And let’s not even mention invading Dragonstone, or laughing off dragon rumors, or ignoring your debts to a foreign bank which vaguely sounds like a cross between a herd of mafia enforcers and the KGB.

But the WORST is that she’s trying to have Davos killed! WTF, Cersei, NO. BAD QUEEN. No more wine!

But, er, this is at least confirmation that Davos is still alive, and apparently still in Stannis’s favor? Because I think I was not sure of that, the last time I thought about him. So, yay, except for how he’s about to be killed again—unless Manderly is totally lying to Cersei, of course, which seems so possible to me, and yet once again Cersei is all, no, he is totally under my thumb, mwah ha ha! And I just don’t get it.

But then again, Cersei does have a lot of proof that people—specifically, men—really are that stupid when it comes to her. I personally can’t believe Osney is actually going to go along with this scheme re: Margaery and Jon. The sheer number of ways the plan could go so very badly wrong for him is staggering, and he’s actually buying that Cersei will be “his” if he does it? Dude. I don’t know whether to be sorry for him, or be glad that Cersei is apparently sending a moron to assassinate Jon, because that significantly lowers the chance that the attempt will succeed. I hope.

Assuming it ever gets that far, of course, because I also really hope Margaery is not stupid enough to sleep with Osney in the first place. Once again, Cersei assumes things about people she dislikes that are patently incorrect. Which is something we all do, but as a failing it has much higher consequences when you are a ruler.

[Osney:] “Wasn’t there some Kingsguard who lost his head for bedding the king’s wife?”

[Cersei:] “Ages ago.” She was his king’s mistress, not his wife, and his head was the only thing he did not lose. Aegon dismembered him piece by piece, and made the woman watch.

This was apparently “Aegon the Unworthy,” and now I’m all confused, because I don’t think this is the same Aegon as our Egg from the short stories, but maybe it is? In which case… gah. Really? But then again maybe not, because I know there were at least two Aegons. I will have to hope that this wasn’t my Aegon, then.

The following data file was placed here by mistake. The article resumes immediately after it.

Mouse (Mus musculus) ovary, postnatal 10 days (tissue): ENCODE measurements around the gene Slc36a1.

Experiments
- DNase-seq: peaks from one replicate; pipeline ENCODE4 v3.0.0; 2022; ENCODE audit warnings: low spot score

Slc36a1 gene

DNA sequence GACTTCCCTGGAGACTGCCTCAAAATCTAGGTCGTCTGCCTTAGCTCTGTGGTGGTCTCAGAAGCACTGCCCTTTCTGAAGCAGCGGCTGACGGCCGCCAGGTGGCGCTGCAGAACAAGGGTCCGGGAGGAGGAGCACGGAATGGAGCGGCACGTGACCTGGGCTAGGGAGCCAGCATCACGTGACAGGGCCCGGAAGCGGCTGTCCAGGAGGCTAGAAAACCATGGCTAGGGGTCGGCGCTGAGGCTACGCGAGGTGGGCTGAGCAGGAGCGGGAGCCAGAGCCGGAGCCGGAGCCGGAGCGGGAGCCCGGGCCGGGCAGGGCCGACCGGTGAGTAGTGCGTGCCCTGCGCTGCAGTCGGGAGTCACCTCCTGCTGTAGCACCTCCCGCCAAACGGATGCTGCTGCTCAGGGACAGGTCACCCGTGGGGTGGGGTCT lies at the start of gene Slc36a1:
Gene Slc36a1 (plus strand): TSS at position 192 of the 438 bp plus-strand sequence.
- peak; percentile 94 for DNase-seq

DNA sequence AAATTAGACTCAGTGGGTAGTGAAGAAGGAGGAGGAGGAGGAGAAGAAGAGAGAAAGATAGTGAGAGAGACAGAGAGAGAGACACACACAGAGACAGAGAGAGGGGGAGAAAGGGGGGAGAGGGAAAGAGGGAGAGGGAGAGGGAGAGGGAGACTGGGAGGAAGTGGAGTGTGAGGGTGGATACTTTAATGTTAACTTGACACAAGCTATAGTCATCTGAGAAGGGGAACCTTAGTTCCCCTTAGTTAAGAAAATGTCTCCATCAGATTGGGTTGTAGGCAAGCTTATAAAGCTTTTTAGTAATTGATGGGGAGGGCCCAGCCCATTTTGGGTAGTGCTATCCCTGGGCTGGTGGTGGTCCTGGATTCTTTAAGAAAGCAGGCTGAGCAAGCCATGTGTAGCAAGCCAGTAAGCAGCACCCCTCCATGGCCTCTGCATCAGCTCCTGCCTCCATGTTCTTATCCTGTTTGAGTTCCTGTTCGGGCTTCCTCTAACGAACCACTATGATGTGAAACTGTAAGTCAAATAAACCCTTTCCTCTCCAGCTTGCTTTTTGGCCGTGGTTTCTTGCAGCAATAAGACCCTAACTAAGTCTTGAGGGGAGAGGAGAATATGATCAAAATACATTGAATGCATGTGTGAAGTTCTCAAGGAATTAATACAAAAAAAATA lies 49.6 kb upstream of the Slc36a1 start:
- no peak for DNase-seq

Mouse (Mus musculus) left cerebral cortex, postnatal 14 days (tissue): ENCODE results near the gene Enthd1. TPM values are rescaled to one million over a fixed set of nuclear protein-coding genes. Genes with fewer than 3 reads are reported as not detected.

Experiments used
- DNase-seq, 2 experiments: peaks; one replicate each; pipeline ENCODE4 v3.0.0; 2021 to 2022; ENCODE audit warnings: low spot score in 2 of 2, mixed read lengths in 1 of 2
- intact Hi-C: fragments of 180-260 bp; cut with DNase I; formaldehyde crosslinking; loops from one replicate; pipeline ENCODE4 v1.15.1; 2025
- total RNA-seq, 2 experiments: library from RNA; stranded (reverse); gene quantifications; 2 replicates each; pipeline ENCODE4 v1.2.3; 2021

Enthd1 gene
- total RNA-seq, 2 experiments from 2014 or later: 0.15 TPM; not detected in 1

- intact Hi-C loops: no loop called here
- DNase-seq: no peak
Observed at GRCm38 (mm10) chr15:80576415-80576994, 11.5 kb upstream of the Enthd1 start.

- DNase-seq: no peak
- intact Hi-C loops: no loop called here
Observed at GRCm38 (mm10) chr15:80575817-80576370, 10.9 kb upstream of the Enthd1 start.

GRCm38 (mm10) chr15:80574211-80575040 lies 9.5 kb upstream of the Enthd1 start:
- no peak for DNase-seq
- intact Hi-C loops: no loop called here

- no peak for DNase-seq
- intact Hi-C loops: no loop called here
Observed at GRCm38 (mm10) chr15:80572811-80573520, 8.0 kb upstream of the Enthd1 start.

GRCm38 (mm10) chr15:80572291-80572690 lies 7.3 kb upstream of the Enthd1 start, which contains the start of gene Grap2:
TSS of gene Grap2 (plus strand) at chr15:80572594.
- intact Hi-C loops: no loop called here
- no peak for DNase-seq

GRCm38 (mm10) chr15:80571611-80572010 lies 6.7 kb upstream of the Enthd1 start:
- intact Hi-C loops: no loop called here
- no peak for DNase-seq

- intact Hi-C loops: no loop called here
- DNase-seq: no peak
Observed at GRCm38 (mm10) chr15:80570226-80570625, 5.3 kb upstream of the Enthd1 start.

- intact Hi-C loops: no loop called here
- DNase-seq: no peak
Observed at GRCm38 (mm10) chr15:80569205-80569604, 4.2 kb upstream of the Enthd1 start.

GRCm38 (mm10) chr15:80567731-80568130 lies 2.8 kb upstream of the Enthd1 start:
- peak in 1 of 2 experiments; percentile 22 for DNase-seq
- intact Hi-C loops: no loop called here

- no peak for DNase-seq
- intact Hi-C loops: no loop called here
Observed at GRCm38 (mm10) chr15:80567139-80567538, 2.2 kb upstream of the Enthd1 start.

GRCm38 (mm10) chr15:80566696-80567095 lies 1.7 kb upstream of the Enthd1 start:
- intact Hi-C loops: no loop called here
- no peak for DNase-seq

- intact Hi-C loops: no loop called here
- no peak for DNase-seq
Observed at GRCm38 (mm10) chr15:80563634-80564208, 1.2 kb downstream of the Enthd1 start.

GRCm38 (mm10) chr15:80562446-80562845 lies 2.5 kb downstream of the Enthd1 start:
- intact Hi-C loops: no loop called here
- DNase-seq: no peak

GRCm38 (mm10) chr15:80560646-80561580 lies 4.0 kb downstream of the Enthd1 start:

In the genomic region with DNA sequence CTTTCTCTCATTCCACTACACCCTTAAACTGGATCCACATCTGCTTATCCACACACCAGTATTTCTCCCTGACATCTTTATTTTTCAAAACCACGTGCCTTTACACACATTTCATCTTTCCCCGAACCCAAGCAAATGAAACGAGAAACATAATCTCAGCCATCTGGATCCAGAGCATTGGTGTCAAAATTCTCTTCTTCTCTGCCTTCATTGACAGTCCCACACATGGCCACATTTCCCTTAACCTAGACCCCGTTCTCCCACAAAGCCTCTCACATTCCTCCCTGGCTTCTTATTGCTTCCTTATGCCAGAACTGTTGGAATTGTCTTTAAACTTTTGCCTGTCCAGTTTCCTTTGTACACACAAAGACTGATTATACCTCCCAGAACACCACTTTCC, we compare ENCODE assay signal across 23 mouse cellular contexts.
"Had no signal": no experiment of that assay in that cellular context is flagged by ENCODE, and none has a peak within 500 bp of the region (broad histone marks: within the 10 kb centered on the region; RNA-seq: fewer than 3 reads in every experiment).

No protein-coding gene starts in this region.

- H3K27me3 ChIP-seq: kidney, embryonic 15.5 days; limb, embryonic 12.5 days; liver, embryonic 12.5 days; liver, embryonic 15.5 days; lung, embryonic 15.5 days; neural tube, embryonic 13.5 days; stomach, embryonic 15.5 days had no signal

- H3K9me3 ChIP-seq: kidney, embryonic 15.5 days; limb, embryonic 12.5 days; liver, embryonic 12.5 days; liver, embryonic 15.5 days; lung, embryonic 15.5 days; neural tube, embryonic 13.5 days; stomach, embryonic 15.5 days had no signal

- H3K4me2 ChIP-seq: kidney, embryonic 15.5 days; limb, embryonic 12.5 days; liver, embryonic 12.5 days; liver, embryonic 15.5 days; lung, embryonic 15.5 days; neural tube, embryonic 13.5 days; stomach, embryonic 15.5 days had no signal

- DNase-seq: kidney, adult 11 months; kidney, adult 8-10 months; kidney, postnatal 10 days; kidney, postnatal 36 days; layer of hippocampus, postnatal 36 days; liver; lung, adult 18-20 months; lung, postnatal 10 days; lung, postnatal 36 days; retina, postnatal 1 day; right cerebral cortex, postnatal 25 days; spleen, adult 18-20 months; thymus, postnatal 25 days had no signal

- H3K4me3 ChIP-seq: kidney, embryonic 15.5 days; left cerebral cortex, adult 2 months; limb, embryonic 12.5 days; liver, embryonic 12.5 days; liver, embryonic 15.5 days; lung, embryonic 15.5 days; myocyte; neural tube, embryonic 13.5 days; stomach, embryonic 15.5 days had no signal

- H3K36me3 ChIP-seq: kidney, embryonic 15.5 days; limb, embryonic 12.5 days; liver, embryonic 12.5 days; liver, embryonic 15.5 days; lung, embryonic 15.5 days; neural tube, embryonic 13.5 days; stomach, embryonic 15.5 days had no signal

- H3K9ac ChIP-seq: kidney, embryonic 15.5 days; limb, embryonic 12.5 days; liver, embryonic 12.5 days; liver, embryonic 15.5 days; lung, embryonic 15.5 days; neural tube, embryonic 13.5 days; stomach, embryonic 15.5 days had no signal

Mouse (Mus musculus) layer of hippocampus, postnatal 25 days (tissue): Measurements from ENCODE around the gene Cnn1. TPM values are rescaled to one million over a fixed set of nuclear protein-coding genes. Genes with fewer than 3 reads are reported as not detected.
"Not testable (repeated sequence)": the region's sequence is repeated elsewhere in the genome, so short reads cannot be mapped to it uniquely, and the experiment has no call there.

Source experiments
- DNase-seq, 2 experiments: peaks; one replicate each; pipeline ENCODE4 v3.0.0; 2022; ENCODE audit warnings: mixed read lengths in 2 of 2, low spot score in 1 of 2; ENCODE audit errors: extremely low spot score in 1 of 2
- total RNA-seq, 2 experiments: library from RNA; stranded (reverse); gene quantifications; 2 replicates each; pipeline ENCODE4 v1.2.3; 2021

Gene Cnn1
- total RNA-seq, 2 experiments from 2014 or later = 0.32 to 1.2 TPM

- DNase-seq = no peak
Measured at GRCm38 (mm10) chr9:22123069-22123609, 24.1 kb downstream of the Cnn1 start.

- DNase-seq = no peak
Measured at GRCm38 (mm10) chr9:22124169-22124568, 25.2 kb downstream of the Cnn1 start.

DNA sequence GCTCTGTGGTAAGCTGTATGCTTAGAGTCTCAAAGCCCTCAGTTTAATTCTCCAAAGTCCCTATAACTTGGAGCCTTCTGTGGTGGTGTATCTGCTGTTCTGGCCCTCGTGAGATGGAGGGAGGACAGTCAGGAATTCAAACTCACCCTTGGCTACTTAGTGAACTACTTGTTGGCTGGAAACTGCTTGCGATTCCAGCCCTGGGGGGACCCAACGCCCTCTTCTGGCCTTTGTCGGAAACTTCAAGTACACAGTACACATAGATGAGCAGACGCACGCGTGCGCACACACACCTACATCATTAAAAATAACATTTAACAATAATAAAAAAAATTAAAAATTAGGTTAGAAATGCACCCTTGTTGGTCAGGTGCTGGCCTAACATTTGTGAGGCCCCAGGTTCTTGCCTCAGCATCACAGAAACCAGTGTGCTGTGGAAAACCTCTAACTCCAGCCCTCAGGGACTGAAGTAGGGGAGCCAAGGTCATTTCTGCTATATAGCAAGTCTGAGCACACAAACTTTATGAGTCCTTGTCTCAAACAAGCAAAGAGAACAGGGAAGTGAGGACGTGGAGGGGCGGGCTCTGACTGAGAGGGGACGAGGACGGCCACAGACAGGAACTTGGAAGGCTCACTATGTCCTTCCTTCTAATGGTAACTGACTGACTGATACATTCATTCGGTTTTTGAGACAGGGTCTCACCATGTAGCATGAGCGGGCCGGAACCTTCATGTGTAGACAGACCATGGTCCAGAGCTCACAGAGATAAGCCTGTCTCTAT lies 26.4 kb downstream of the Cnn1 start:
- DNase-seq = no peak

(The most frustrating thing is that I could probably Google this and find out the answer in moments, but that way massive spoilage almost certainly lies, so I don’t dare. Blah.)

Anyway. All of this said, I… don’t know that I am right about Cersei, not entirely, because I worry about unconscious bias when it comes to her, especially given how the POVs of people (read: men) around her are so automatically disparaging of her abilities. Like Jaime’s in the previous chapter as I already mentioned: he compares her to a wildfire, and thinks she has no patience or judgment, which seems like an accurate assessment… until I remember that Jaime is also convinced that Cersei would never sleep with Lancel. Which, yeah. I’m just saying, there’s blindness and bias enough to spare in all of these characters, not just Cersei.

So, maybe there’s actually more leavening of good decisions with bad decisions in Cersei’s actions than I think there is, and I’m just not seeing them because I’m so predisposed to think all her decisions are bad. Maybe she is actually completely right about Taena and Manderly and so on.

…Maybe. But I can’t help but see her reign so far as one long spiral downward into disaster, one ill-considered step at a time.


And that’s our post for today! Happy Jazz Fest weekend, and I’ll see you next Thursday!